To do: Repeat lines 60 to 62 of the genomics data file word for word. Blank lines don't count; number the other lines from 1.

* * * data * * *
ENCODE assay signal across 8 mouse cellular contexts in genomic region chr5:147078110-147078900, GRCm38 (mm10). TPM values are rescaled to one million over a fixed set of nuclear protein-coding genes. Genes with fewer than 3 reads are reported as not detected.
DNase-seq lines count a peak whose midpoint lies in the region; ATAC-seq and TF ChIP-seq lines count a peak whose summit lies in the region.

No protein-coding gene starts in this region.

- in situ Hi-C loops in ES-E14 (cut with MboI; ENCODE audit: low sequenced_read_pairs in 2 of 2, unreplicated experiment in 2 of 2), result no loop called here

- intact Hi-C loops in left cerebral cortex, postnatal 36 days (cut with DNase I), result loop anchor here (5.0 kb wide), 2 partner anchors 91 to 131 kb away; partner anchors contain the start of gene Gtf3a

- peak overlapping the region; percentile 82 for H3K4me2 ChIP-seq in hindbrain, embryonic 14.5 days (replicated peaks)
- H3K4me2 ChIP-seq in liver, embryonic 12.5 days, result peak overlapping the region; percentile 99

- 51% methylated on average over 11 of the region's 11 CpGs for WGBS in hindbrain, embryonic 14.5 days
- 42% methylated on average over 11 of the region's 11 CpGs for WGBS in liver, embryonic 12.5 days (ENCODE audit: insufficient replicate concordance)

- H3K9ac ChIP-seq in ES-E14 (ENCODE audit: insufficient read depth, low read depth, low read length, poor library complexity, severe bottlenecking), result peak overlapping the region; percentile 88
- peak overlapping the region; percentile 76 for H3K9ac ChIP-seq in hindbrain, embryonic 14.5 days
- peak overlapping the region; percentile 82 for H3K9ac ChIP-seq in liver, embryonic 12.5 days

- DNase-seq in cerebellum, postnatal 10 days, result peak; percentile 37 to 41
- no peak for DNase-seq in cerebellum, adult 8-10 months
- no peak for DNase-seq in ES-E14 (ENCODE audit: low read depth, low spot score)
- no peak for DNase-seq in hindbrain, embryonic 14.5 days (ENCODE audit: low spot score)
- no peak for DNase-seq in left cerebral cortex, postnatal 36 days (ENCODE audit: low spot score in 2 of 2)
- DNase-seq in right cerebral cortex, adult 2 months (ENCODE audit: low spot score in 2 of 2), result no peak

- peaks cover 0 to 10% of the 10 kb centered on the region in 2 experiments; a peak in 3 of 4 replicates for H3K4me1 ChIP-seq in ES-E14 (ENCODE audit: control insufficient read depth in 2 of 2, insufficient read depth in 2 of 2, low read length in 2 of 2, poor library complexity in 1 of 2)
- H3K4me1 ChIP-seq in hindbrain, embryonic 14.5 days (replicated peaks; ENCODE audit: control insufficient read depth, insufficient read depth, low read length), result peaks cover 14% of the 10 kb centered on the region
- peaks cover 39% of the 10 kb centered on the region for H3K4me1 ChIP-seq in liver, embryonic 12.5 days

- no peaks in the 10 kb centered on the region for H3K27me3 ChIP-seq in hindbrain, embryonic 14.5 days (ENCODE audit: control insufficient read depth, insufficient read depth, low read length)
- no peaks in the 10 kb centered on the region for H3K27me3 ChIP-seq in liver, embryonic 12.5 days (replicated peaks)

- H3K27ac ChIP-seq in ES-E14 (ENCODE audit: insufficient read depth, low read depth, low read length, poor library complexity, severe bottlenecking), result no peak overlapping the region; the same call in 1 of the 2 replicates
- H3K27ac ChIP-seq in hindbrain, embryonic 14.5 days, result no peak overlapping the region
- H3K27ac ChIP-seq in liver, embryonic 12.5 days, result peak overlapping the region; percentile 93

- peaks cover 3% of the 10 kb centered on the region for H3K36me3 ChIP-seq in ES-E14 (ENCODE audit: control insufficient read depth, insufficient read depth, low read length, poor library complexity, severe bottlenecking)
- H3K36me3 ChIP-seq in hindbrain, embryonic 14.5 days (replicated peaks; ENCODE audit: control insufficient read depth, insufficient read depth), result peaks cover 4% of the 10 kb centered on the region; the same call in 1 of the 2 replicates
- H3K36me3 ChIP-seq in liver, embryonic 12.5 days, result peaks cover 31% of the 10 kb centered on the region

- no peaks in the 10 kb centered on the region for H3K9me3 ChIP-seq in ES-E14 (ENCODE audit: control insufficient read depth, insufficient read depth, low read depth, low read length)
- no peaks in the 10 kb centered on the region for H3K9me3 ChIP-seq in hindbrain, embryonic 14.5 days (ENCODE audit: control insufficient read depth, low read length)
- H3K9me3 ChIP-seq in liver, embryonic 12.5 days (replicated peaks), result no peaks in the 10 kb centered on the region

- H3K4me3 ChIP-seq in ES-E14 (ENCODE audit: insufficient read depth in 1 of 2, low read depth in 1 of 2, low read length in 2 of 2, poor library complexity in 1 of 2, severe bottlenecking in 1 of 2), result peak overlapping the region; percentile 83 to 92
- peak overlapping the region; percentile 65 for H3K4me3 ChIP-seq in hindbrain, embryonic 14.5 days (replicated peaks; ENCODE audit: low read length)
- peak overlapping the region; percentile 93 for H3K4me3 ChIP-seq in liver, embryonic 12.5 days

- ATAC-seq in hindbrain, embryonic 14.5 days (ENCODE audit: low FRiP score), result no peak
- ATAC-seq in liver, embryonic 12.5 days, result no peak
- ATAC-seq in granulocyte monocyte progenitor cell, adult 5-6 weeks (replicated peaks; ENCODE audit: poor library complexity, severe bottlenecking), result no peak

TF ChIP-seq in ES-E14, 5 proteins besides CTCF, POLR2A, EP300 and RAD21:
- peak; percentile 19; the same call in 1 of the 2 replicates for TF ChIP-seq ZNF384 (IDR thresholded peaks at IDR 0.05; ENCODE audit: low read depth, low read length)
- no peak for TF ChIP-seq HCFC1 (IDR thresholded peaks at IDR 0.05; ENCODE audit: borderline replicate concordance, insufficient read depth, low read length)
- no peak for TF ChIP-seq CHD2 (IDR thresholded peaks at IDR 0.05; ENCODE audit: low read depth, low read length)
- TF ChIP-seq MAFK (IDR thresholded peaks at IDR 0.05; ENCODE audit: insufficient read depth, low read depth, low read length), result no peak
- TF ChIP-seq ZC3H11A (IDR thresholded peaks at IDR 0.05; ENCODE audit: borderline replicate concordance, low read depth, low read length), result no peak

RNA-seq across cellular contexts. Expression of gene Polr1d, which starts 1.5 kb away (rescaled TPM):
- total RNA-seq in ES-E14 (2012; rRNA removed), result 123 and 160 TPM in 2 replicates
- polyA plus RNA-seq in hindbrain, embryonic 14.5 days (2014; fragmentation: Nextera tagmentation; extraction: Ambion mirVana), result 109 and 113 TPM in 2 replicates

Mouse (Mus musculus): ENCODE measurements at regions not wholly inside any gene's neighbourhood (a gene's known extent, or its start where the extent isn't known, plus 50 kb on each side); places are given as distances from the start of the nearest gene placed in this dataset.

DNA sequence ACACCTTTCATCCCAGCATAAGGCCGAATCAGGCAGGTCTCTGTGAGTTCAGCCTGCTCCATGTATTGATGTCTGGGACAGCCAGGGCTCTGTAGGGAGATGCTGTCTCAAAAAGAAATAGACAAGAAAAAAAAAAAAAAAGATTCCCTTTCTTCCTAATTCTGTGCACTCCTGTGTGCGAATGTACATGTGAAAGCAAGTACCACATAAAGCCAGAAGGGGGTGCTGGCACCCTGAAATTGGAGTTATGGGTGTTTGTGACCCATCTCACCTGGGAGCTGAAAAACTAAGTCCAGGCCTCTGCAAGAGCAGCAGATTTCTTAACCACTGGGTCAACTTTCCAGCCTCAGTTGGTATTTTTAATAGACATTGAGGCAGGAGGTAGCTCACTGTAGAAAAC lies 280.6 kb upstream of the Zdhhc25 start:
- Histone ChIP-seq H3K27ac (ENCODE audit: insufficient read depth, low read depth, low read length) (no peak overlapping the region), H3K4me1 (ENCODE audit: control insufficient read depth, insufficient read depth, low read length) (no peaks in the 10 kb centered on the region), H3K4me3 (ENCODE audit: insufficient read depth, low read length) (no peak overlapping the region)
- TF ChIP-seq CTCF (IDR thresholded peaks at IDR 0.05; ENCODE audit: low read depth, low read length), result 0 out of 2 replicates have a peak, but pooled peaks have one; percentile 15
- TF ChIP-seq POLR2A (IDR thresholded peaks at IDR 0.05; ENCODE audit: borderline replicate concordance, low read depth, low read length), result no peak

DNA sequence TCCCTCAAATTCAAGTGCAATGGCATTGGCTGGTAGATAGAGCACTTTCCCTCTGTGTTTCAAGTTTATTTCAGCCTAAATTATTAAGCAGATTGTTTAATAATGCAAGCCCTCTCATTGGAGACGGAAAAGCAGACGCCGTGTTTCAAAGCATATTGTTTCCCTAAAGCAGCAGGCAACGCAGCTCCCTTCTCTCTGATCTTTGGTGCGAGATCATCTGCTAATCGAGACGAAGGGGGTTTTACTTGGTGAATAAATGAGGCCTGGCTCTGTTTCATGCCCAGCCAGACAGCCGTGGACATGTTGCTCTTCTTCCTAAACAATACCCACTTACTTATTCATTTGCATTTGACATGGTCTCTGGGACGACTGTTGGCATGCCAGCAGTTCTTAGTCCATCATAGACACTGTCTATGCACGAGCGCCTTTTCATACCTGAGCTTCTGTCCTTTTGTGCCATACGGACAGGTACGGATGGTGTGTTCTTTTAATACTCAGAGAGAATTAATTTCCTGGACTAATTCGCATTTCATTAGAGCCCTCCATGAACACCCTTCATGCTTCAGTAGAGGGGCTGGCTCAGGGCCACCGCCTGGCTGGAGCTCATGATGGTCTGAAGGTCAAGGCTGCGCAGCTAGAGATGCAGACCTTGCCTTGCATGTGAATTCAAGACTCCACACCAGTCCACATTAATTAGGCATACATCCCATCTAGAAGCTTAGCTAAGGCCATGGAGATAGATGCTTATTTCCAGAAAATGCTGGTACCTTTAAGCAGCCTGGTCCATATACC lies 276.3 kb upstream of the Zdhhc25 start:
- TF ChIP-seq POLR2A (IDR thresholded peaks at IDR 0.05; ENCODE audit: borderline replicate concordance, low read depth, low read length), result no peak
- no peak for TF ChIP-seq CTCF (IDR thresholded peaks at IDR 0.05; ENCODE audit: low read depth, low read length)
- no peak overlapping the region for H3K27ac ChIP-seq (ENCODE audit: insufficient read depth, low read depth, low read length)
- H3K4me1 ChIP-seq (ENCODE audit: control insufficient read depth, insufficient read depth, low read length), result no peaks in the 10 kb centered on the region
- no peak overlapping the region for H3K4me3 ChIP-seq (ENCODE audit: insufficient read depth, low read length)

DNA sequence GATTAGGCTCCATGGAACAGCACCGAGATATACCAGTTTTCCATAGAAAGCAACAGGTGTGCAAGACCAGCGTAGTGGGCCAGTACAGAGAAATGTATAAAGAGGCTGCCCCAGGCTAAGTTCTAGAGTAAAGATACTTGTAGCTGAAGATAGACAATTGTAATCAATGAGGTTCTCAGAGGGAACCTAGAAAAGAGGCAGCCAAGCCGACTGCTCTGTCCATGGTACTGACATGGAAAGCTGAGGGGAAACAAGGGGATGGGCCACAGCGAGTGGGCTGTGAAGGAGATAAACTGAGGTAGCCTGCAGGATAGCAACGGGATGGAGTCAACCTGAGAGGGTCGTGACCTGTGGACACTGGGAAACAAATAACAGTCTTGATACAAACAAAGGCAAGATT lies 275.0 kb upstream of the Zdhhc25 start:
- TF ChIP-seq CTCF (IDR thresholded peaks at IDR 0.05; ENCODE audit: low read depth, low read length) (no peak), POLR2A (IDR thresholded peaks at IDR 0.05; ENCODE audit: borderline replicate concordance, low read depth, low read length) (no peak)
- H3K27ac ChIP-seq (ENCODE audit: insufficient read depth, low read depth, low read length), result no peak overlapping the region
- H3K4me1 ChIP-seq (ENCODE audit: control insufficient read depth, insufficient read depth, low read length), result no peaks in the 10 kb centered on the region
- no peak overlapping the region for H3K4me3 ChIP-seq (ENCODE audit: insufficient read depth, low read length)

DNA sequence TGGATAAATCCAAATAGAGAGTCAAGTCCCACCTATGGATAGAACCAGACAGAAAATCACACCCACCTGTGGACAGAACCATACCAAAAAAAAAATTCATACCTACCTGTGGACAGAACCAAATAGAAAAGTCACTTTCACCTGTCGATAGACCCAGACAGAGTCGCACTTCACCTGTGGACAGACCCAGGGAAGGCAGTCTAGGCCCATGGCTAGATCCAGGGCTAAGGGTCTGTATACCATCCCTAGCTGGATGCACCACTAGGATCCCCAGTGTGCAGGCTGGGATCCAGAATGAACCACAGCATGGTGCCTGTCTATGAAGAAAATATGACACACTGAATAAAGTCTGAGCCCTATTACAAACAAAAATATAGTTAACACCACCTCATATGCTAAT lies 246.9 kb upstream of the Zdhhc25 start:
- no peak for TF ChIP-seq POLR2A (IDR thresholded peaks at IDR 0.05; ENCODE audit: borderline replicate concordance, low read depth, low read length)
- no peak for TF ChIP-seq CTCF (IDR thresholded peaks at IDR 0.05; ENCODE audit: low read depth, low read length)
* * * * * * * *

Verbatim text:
- TF ChIP-seq CTCF (IDR thresholded peaks at IDR 0.05; ENCODE audit: low read depth, low read length) (no peak), POLR2A (IDR thresholded peaks at IDR 0.05; ENCODE audit: borderline replicate concordance, low read depth, low read length) (no peak)
- H3K27ac ChIP-seq (ENCODE audit: insufficient read depth, low read depth, low read length), result no peak overlapping the region
- H3K4me1 ChIP-seq (ENCODE audit: control insufficient read depth, insufficient read depth, low read length), result no peaks in the 10 kb centered on the region